• The imposition of parallel governments to supplant the authorities of communities legitimately elected by them (Source: Committee on Economic, Social and Cultural Rights, paragraph
  • Nicaragua should ensure that broad and substantive consultations are carried out with indigenous and Afro-descendant peoples on matters relating to their rights, in particular their right to free, prior and informed consent, and also in cases of granting permits for development projects that may affect their land rights, and to ensure in practice the right of indigenous peoples to the lands and territories they have traditionally owned or occupied, through the necessary legal recognition and legal protection, as well as through the implementation of the territorial regulation of territories already demarcated and titled (Source: Human Rights Committee, paragraphs 41-42).


Arbitrary detentions and persecution of political detainees:

  • Arbitrary arrests of the relatives of members of opposition political parties and political prisoners in order to coerce them to surrender (Source: OHCHR).
  • The banishment of 222 political prisoners on February 9, 2023, and their subsequent expulsion from Nicaraguan territory to the United States of America.
  • The modification of some provisions of the Penal Code that impose life sentences contradicting the maximum sentence of thirty years established by the Political Constitution of Nicaragua, and of the Code of Criminal Procedure that extends preventive detention from 48 hours to three months (Source: IACHR-MESENI; press).
  • The General Law for the Regulation and Control of Non-Profit Organizations (Law 1115) which allowed the closure of more than 3,000 civil society organizations (Source: Human Rights Committee, paragraph 25; High Commissioner for Human Rights; Special Rapporteurships).
  • Unconstitutional practices such as the recent reforms of sentences in which political prisoners are condemned to the accessory penalty of perpetual disqualification from holding public office.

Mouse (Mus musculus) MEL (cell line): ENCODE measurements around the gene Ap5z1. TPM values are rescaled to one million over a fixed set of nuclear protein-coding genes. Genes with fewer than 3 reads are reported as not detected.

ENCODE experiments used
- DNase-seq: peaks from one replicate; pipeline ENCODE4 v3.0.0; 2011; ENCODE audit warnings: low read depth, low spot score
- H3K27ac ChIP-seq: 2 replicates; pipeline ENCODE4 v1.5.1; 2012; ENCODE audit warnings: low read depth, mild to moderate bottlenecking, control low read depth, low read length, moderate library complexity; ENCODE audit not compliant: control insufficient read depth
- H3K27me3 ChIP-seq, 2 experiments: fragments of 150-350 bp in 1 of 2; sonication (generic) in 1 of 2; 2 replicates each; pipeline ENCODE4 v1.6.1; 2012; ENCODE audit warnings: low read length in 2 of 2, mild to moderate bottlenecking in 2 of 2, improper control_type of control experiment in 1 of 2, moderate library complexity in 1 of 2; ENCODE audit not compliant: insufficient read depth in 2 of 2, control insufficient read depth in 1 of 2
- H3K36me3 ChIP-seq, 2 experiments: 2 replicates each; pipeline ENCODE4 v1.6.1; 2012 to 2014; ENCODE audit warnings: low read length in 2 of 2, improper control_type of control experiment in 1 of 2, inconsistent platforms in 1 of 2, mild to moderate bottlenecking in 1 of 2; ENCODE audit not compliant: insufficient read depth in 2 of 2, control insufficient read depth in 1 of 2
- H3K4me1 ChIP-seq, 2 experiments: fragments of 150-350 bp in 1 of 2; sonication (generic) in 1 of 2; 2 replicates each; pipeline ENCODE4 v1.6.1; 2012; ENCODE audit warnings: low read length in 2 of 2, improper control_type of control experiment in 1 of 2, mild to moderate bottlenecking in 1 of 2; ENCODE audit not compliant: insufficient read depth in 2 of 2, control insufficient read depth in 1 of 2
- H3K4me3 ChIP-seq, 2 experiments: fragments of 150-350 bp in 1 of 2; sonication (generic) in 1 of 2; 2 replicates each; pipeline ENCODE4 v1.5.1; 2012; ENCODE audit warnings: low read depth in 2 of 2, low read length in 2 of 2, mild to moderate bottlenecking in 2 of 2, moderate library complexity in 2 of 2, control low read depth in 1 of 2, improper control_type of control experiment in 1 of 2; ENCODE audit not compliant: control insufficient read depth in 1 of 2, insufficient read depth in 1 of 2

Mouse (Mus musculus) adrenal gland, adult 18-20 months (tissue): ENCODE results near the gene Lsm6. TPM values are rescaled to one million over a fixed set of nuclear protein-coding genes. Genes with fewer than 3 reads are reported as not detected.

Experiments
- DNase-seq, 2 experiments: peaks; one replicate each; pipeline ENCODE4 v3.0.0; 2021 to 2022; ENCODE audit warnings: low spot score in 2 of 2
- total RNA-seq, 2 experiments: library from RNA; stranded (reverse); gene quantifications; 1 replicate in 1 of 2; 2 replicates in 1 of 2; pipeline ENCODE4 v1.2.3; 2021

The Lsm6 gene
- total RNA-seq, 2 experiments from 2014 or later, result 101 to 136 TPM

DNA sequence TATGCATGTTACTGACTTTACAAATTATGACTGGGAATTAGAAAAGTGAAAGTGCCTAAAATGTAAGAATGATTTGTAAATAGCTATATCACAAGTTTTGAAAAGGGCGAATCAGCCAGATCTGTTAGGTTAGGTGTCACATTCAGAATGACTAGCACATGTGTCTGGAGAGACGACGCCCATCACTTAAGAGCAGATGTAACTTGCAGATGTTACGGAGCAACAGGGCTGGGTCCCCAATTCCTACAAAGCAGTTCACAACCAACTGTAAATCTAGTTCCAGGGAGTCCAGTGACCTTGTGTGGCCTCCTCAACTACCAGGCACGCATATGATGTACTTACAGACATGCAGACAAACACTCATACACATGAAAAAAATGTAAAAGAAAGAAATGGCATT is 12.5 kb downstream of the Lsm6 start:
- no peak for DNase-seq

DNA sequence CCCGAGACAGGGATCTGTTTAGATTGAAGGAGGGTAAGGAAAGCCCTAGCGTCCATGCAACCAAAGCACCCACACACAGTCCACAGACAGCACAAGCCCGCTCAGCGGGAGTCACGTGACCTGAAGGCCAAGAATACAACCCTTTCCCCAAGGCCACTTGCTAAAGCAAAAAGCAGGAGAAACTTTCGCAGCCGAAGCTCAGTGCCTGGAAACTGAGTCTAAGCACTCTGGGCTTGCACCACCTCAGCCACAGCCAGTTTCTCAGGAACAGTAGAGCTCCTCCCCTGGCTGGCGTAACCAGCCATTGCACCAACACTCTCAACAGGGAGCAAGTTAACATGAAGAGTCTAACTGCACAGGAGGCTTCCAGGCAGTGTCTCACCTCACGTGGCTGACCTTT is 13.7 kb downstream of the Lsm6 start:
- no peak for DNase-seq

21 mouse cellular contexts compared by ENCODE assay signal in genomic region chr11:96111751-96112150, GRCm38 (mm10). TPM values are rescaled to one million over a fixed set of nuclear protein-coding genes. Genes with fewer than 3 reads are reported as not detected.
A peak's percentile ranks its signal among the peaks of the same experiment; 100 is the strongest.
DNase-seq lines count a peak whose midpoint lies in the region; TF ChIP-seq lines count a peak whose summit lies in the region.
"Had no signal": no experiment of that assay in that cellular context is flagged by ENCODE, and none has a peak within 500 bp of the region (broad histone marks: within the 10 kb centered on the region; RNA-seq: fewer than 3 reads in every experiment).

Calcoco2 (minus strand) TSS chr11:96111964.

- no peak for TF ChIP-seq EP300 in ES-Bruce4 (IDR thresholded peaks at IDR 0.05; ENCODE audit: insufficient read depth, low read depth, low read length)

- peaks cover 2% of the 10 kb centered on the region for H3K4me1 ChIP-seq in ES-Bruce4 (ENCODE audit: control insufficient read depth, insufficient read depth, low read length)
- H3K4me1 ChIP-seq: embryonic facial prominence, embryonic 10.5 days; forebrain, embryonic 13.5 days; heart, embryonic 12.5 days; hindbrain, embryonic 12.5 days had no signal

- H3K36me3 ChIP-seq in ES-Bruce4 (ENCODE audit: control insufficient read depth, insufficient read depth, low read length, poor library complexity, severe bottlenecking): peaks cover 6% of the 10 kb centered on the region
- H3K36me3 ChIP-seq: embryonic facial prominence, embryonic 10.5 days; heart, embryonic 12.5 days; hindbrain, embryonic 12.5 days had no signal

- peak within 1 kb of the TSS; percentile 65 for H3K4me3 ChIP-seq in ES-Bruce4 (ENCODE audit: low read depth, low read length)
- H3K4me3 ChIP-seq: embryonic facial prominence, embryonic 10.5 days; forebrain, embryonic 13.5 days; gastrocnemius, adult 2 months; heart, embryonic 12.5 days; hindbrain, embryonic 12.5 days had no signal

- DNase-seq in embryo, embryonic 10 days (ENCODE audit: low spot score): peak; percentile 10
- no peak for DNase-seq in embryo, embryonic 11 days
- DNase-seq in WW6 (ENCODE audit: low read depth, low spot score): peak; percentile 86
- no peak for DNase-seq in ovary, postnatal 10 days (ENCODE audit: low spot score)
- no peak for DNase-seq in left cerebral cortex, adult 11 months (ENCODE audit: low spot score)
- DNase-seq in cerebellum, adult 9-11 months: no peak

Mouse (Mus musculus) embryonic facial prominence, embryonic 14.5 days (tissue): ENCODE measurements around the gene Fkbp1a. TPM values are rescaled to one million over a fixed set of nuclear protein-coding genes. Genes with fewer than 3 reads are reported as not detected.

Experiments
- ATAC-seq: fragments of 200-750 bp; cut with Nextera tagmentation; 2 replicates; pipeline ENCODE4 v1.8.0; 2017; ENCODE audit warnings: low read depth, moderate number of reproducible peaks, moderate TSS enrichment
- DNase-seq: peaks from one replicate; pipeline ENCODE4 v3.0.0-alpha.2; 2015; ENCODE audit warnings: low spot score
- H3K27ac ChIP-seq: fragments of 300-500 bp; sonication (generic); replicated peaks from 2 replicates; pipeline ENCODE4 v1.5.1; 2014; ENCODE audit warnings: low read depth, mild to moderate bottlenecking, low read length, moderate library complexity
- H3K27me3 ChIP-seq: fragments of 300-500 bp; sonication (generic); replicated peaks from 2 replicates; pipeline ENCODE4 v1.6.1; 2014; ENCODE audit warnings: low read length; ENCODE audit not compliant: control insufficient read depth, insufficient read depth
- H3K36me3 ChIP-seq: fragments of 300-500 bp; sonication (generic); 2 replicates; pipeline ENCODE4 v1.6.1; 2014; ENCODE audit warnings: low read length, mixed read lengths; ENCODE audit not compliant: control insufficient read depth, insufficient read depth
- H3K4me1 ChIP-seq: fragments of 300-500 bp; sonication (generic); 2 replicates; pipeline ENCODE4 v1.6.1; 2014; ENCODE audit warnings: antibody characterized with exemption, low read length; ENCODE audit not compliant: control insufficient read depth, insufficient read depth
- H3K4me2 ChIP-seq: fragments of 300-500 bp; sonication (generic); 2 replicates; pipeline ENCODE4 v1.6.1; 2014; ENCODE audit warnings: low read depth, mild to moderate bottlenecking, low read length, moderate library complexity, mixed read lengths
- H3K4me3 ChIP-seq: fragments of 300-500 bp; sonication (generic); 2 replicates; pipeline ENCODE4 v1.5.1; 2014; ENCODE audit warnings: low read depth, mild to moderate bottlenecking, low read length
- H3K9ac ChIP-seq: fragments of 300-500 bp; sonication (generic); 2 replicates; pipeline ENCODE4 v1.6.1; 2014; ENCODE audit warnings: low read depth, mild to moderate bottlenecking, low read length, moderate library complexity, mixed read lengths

• The expeditious reform of Article 21 of the Political Constitution of Nicaragua allowing the arbitrary stripping of Nicaraguan nationality from at least 317 persons, in contravention of the State’s obligations under the 1954 and 1961 Conventions on stateless persons.
  • The importance of consolidating migration policies based on dignified reception in accordance with international standards.


Gender Violence:

  • The increase in the number of femicides and other acts of sexual and gender violence in the country, the growing physical and psychological vulnerability of women, who have been deprived of effective complaint mechanisms and the support of civil society organizations, whose legal personality was cancelled, in the care of victims of violence, particularly indigenous women and girls who are victims of threats and violence by armed settlers for exercising their rights and defending their land and territory. (Source: OHCHR report; Human Rights Committee, paragraphs 17-18; Committee Against Torture, paragraph 16; Special Rapporteurs).
  • Nicaragua must allow women’s rights organizations to continue their work.


Cooperation with international bodies:

  • Nicaragua refused to participate in its review by the Committee on Economic, Social and Cultural Rights in 2021, as well as by the Human Rights Committee, the Committee against Torture, and the Committee on the Elimination of Racial Discrimination in 2022. Nicaragua refused to accept a confidential visit by the Subcommittee on Prevention of Torture, and sent a derogatory letter to the Chair of the Committee against Torture on June 30, 2022.